“Covid also revealed that for those children who were no longer able to go to school, access to the internet was absolutely key. It demonstrated to us that access to the internet increased the class divide within our society and the educational class divide.

“A lot of children in my constituency really struggled to get access, even though the schools were doing all they could to provide them with equipment. It was still an issue of being able to afford access to the broadband itself.

“By providing people with free access to broadband, as well as access to equipment as well, I think it would help us to tackle some of those educational inequalities that we now experience within our society.”

In 2015, McDonnell talked about Labour’s vision being ‘socialism with an iPad’ where everyone could reap the benefits of technological changes. He smiled again about this remark and recollected that most of his team “took the rise out of me as soon as I said it”.

“I wanted though to try and catch the eye about what we meant. And what we meant basically is that 21st century socialism is about making sure that our ideas adapt to the world as it now is. And part and parcel of our lives is our engagement to the internet, both in terms of education and the economy, but also entertainment and the development of our culture. And unless you’ve got access to that internet, you are literally cut off from a whole range of opportunities that it provides.

“If we can do it in a way, which is cost free for people, and in a way which provides the maximum access, then it provides the maximum opportunity, and in many ways it can be seen as quite redistributive. What socialism is, for me, is the achievement of equality through democracy. So by having access in that way, with free access to the internet, free access to broadband within public ownership, and on a not-for-profit basis, it helps us to tackle the inequalities within our society. So that’s why I described it as ‘socialism with an iPad’.”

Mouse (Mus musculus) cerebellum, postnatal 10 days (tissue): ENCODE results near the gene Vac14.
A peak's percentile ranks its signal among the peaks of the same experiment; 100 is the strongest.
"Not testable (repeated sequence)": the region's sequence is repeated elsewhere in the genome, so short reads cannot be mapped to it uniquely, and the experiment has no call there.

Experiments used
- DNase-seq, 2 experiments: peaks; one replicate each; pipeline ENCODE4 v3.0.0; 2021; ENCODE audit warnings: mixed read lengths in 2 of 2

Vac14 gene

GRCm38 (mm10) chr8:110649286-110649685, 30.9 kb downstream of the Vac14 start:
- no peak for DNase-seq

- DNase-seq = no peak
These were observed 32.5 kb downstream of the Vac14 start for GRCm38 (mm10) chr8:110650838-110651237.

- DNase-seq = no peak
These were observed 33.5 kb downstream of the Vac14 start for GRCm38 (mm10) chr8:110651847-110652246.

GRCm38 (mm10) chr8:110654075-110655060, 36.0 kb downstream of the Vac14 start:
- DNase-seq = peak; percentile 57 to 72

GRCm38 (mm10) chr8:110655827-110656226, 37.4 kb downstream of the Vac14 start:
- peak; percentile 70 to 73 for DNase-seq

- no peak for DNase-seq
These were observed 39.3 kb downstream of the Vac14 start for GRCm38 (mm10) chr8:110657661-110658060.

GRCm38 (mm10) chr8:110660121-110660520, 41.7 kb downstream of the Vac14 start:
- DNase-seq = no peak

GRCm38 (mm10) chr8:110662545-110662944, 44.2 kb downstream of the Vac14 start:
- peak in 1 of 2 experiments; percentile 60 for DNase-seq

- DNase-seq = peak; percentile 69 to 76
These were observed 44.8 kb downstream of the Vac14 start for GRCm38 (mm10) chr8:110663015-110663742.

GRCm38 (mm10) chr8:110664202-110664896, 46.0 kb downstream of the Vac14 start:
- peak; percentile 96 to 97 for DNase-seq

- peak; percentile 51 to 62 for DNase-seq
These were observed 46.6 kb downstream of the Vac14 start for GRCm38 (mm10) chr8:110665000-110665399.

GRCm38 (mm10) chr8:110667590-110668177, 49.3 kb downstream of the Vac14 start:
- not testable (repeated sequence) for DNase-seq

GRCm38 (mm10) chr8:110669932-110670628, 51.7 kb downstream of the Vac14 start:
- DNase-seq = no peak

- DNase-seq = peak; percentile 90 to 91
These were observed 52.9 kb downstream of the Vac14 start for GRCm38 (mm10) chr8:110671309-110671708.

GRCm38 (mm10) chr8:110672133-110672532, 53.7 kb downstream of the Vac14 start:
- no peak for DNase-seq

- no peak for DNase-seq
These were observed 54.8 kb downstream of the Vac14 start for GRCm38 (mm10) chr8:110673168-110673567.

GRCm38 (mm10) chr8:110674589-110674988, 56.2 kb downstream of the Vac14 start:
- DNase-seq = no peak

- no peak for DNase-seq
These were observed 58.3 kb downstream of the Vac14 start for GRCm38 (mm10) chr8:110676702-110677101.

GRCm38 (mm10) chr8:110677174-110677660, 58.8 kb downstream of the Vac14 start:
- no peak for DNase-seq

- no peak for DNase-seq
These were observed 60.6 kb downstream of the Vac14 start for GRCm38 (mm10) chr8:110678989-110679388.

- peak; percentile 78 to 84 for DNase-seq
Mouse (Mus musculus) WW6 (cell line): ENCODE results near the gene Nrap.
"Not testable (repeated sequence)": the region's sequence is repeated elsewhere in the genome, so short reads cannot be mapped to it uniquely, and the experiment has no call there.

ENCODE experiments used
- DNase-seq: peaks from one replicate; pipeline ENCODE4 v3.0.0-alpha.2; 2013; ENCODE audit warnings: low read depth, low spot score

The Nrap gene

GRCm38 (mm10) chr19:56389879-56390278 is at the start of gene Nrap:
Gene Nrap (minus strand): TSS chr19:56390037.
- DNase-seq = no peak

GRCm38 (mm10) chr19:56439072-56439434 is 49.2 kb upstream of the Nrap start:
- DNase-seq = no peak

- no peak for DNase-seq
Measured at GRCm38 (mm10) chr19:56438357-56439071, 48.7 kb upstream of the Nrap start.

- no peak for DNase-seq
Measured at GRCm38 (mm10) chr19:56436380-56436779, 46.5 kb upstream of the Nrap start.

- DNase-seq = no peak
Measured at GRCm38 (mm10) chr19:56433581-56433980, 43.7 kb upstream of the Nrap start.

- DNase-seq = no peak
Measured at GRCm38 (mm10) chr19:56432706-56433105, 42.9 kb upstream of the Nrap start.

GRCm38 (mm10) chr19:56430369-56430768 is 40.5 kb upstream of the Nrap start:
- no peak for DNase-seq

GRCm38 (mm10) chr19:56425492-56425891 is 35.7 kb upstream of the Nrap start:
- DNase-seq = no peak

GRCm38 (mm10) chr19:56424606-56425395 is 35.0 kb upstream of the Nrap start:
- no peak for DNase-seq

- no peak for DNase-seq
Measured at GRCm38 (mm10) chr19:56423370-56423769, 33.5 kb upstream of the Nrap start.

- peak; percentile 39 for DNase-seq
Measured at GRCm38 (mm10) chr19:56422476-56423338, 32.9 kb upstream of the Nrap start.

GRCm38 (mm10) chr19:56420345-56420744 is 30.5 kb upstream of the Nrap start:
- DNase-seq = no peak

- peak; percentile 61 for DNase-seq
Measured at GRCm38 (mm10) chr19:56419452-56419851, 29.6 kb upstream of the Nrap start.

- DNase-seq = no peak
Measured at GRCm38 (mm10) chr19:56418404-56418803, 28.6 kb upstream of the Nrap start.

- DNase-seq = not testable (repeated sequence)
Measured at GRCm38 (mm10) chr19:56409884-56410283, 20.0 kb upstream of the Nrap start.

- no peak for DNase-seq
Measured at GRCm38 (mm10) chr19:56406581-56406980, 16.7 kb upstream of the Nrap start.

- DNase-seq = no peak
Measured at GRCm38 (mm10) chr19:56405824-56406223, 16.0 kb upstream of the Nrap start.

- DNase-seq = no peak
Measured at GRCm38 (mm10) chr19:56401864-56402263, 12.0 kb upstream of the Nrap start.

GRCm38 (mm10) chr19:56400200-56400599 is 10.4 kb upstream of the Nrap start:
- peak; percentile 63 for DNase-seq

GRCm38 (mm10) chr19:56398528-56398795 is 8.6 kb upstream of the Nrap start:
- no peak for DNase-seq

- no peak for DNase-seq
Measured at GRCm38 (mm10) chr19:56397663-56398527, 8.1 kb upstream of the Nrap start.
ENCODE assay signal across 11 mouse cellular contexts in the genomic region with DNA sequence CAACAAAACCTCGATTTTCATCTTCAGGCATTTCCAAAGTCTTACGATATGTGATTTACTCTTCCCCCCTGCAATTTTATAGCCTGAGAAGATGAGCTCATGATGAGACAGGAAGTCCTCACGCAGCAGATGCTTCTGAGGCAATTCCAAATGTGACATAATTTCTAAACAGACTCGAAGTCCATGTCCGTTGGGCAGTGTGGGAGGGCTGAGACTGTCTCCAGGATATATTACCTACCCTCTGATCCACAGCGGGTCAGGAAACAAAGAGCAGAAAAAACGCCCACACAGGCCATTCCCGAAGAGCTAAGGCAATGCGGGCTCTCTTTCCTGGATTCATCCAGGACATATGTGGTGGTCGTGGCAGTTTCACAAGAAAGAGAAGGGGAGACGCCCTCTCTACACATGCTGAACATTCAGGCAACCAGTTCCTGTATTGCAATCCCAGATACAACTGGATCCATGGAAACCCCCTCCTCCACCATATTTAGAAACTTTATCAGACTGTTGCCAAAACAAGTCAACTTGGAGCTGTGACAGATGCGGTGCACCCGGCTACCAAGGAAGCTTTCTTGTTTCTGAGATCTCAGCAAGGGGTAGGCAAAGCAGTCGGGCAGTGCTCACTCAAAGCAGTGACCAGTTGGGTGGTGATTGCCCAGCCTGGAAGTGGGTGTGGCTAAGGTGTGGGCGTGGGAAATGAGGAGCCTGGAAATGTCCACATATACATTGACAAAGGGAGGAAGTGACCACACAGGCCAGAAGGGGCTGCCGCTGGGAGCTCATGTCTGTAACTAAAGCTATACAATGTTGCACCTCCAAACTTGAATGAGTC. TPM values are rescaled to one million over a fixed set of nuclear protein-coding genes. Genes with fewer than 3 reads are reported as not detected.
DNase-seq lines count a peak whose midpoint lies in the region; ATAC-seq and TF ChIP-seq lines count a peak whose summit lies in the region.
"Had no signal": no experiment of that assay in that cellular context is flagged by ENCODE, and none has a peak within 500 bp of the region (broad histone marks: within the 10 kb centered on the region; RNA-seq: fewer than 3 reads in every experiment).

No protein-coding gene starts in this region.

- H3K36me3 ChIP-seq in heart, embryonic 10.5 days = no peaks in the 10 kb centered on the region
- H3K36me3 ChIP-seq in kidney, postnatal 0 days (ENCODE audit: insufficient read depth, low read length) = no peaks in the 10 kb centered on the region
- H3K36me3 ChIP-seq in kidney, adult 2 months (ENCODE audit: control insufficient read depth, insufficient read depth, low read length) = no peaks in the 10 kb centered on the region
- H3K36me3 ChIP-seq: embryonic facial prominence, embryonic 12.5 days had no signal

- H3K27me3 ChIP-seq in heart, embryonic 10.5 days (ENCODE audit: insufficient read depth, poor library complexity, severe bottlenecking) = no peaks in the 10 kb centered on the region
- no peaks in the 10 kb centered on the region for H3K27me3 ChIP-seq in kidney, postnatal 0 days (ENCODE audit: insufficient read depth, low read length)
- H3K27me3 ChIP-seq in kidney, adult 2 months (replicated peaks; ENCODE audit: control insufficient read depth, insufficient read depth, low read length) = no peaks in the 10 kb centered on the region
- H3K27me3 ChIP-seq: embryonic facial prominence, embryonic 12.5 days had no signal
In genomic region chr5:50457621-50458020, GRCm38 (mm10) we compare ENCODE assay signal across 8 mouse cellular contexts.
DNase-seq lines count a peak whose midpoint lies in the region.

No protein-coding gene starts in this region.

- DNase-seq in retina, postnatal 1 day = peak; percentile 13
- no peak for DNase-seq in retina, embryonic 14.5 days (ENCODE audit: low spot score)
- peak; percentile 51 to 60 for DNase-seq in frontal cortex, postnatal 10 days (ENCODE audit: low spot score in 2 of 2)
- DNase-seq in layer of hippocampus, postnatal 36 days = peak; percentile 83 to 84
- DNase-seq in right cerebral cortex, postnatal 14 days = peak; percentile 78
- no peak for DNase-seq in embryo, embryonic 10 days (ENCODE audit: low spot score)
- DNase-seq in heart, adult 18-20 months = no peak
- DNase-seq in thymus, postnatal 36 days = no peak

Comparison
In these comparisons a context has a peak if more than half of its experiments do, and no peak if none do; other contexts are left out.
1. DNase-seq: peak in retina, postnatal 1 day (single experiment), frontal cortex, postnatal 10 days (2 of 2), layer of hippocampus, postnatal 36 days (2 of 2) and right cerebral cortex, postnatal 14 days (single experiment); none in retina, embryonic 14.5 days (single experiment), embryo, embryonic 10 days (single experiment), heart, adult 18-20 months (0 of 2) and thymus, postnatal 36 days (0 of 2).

Keir Starmer, when he took part in the Labour leadership contest, pledged to support the broadband nationalisation policy. Does Starmer, now that he is the leader, still support the policy, I asked?

“I don’t know,” replied McDonnell. “When Keir Starmer stood for being leader, the leadership election set out a 10-point plan. And when he was asked about public ownership of a range of areas like energy, water and broadband, he supported it. But since then, I think it’s true to say that on a number of issues, he’s moved away from those original pledges. He hasn’t said anything publicly on broadband yet. The Labour Party policy process for the development of the manifesto for the next general election is taking place now.

“I think it’s all to play for if. If the Labour Party wants to be seen in the next general election to be relevant to people’s lives, then I think this is one of those key attractive policies that they could advocate. I think it would attract a significant amount of support. I think we can win the argument around broadband.”